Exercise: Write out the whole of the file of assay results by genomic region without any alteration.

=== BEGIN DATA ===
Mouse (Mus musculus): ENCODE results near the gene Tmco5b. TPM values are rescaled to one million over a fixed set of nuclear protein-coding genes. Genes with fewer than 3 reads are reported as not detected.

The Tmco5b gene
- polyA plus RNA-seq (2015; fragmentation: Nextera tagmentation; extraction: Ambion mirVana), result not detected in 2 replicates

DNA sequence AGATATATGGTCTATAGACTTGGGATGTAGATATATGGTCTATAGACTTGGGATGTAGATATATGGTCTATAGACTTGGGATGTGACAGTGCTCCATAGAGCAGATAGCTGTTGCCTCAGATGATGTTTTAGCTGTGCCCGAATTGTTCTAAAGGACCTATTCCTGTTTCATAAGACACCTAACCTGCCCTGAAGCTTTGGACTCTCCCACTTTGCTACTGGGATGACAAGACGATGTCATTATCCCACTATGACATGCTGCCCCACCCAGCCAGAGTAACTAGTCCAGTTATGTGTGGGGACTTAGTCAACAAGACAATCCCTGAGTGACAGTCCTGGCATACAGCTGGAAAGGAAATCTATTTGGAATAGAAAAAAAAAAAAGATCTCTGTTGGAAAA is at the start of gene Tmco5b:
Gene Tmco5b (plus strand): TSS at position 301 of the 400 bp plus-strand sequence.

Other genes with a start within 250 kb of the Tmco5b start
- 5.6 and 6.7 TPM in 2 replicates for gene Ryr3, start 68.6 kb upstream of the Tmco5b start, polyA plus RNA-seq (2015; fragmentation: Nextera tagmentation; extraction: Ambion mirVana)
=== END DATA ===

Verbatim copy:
Mouse (Mus musculus): ENCODE results near the gene Tmco5b. TPM values are rescaled to one million over a fixed set of nuclear protein-coding genes. Genes with fewer than 3 reads are reported as not detected.

The Tmco5b gene
- polyA plus RNA-seq (2015; fragmentation: Nextera tagmentation; extraction: Ambion mirVana), result not detected in 2 replicates

DNA sequence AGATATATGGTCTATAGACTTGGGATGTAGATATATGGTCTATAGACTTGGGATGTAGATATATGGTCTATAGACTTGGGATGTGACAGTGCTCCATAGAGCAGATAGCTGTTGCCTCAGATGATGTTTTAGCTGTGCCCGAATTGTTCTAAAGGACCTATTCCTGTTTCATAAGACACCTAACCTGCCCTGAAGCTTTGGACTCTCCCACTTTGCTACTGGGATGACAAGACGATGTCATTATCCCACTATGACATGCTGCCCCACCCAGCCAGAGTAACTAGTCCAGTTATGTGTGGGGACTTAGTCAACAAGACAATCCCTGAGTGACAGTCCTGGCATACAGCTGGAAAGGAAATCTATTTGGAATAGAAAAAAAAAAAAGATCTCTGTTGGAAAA is at the start of gene Tmco5b:
Gene Tmco5b (plus strand): TSS at position 301 of the 400 bp plus-strand sequence.

Other genes with a start within 250 kb of the Tmco5b start
- 5.6 and 6.7 TPM in 2 replicates for gene Ryr3, start 68.6 kb upstream of the Tmco5b start, polyA plus RNA-seq (2015; fragmentation: Nextera tagmentation; extraction: Ambion mirVana)